Competency Checklist for SNFs
Competency Checklist for SNFs
Do You Have What it Takes?
Often, it is not simply a list of credentials that will get you the position at a skilled nursing facility--it could be your motivation and attitude as well
Not everyone is cut out for the life of a therapist in a skilled nursing facility (SNF), and the unique challenges it holds.
"I think SNF therapists are some of the most creative and versatile professionals I've met," said Bob Thomas, MS, PT, director of ancillary services at Avamere Healthcare, which owns and operates SNFs and assisted living facilities in the Pacific Northwest.
Because of the complex nature of the SNF, directors often find it beneficial to compile and reference a competency checklist to ascertain whether an applicant has the professional expertise and emotional make-up to match the responsibilities they'll face in the SNF.
The Skilled Nursing Facility
By definition, a SNF is an institution, or part of an institution, that meets criteria for accreditation established by the Social Security Act. SNFs provide daily care that is a continuation of care begun in the hospital, and must be rendered by or under the supervision of professional personnel such as a PT or registered nurse.
In July 1998, the SNF Prospective Payment System (PPS) was implemented nationally by the Health Care Financing Administration (HCFA). Health care providers record the number of minutes of rehabilitation and nursing services on the Minimum Data Set (MDS) to classify patients into Resource Utilization Groups (RUGs). The RUGs breakdown determines the SNF's per diem payment reimbursed by the Medicare program.
While HCFA does not directly dictate a precise skill set for all SNF therapists, state practice acts and clinical guidelines such as the APTA's Guide to Physical Therapist Practice will influence a facility's competency checklist, Thomas explained. Federal and state survey guidelines force physical therapists to focus on areas of practice that often are unique to this setting, such as restraint management and contractures.
The Competency Checklist
Mike Koestler, senior recruiter at Paragon Rehabilitation Services, Nashville, TN, references a checklist devised by Paragon's clinical department to provide onsite PTs, OTs, SLPs and rehabilitation coordinators on a contract basis to SNFs across the country.
Paragon's checklist is broken down into three areas, which rates a therapist's skill level at varied tasks on a scale of one to five:
- Objective testing;
"I've been doing this long enough that I don't need it in front of me during an interview," said Koestler, who will keep a therapist's skill sheet on file until a rehab coordinator contacts him with an opening. After selecting an appropriate candidate, Koestler will refer him or her to the facility, which will likely have a more site-specific checklist of its own.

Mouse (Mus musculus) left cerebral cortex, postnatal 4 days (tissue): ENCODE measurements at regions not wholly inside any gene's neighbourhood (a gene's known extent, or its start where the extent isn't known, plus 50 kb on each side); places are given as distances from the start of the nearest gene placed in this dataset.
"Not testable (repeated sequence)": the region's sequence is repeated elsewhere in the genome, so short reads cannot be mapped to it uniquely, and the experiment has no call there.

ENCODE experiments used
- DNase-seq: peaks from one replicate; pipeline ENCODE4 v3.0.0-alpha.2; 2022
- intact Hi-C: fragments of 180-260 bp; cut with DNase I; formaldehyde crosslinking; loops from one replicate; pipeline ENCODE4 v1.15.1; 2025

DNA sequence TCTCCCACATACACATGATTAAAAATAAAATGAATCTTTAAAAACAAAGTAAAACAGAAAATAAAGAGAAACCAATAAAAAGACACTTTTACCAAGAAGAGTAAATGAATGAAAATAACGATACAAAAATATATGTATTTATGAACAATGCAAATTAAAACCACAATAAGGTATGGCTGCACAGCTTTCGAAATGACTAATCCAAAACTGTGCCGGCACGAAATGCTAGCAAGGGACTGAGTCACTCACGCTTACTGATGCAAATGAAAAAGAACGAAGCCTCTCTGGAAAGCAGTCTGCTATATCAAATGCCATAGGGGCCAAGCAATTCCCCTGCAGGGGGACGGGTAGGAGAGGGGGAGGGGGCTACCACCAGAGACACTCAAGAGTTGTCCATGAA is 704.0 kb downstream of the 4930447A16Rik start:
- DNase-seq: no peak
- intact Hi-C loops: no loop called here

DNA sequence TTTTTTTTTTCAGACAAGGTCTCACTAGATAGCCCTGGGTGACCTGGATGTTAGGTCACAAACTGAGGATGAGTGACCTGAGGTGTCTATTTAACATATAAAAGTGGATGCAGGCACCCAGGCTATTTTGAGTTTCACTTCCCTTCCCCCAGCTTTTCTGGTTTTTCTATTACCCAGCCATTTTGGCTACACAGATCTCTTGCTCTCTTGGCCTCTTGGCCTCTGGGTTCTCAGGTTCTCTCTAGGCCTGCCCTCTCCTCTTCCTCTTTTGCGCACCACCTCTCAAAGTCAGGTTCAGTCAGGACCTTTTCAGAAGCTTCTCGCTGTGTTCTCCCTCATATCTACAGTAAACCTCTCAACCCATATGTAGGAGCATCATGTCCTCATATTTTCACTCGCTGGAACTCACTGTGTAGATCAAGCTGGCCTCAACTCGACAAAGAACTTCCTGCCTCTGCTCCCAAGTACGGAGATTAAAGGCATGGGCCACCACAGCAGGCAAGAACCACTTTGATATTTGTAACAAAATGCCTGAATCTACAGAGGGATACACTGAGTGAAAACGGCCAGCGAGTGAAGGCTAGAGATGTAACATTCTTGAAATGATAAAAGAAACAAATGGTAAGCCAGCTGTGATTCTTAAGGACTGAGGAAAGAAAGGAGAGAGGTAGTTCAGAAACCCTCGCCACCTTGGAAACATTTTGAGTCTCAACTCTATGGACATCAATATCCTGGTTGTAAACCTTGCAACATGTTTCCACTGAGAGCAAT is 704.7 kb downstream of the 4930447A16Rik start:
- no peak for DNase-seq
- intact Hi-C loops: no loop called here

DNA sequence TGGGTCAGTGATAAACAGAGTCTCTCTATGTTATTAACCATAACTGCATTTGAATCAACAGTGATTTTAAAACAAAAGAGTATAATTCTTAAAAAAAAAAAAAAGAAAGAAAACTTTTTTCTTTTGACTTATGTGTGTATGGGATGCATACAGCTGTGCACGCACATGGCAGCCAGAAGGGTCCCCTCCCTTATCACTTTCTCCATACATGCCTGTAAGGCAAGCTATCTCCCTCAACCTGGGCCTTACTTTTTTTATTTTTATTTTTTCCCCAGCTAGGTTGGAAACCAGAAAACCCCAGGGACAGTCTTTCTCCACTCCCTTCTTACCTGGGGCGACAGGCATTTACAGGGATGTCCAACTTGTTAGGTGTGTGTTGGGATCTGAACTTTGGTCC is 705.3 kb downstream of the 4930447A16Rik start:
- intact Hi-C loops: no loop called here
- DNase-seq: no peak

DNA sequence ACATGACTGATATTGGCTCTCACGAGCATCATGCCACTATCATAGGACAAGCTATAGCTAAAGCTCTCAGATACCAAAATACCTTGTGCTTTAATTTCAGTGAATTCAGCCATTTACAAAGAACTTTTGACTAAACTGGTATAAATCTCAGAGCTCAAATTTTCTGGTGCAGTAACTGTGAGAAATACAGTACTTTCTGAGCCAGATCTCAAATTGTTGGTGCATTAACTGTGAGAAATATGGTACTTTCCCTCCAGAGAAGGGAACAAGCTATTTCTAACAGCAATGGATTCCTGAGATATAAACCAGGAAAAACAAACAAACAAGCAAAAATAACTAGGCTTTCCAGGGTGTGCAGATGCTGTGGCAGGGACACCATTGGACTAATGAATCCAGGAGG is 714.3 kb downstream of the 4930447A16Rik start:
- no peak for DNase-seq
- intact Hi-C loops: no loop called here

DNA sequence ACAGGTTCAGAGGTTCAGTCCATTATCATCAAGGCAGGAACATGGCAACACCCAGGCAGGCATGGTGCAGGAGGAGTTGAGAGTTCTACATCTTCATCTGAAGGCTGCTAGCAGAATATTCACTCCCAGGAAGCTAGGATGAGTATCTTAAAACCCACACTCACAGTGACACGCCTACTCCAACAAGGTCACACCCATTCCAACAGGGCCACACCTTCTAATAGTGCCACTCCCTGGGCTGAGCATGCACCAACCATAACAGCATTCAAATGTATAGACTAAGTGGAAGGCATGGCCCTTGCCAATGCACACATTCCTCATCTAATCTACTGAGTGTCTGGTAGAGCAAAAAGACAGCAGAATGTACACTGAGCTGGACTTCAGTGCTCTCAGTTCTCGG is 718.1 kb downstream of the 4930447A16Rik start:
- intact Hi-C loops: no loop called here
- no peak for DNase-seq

"Each director will have his own idea of what they want in an applicant," Koestler said. "The objective skills are pretty straightforward, but more subjective criteria may change from facility to facility. What an SNF is looking for in a PT today can be completely different from what they're looking for six weeks from now."
"Each SNF should profile their patient caseload," added Sheri Bjork, MBA, PT, president and CEO of JS Consulting, Tyler, TX. "After a facility has profiled the caseload, they should advertise and interview each therapist on their competency related to the profiles. Once the therapist is hired, it is up to the facility to establish a baseline competency checklist, utilize the checklist in the orientation process, then assist the therapist in updating their skills, if needed."
Under Paragon's "objective testing" heading are such skills as muscle testing, goniometry, functional activities, and analysis of posture, gait and balance. Applicants are asked to rate their proficiency in gathering relevant information related to seven variables: strength, ROM, mobility, sensation, posture, pain control and skin integrity.
Another section asks for a PT's aptitude in analyzing technical, standardized, criterion-referenced and descriptive data to make evaluative decisions. Ability to identify symptoms, medical conditions and medications impacting the seven measurements outlined above is rated, as is the ability to interpret exam findings.
An ability to properly construct and maintain patient records, case histories, evaluations, plans of care and other forms of documentation is an essential component of a SNF therapist's repertoire. This makes up the second section of Paragon's checklist.
Recent changes in the Medicare environment have magnified the importance of this skill even further, Bjork explained. "The difference in today's environment is that it is being reviewed more frequently. With reimbursement getting tighter, the review process allows payment to be delayed and denied based on the documentation."
She added that the denial process within Medicare is three tiered-technical, statutory and coverage-and that inaccurate and/or unskilled documentation can flag a denial.
"[Documentation] is absolutely essential, and probably one of the most challenging aspects of practicing in the SNF setting," Thomas said. "Our documentation, to a large extent, dictates whether we get paid for our services. Understanding the Medicare review process, Medicare regulations and the appeals process is helpful in guiding a therapist toward good and appropriate documentation."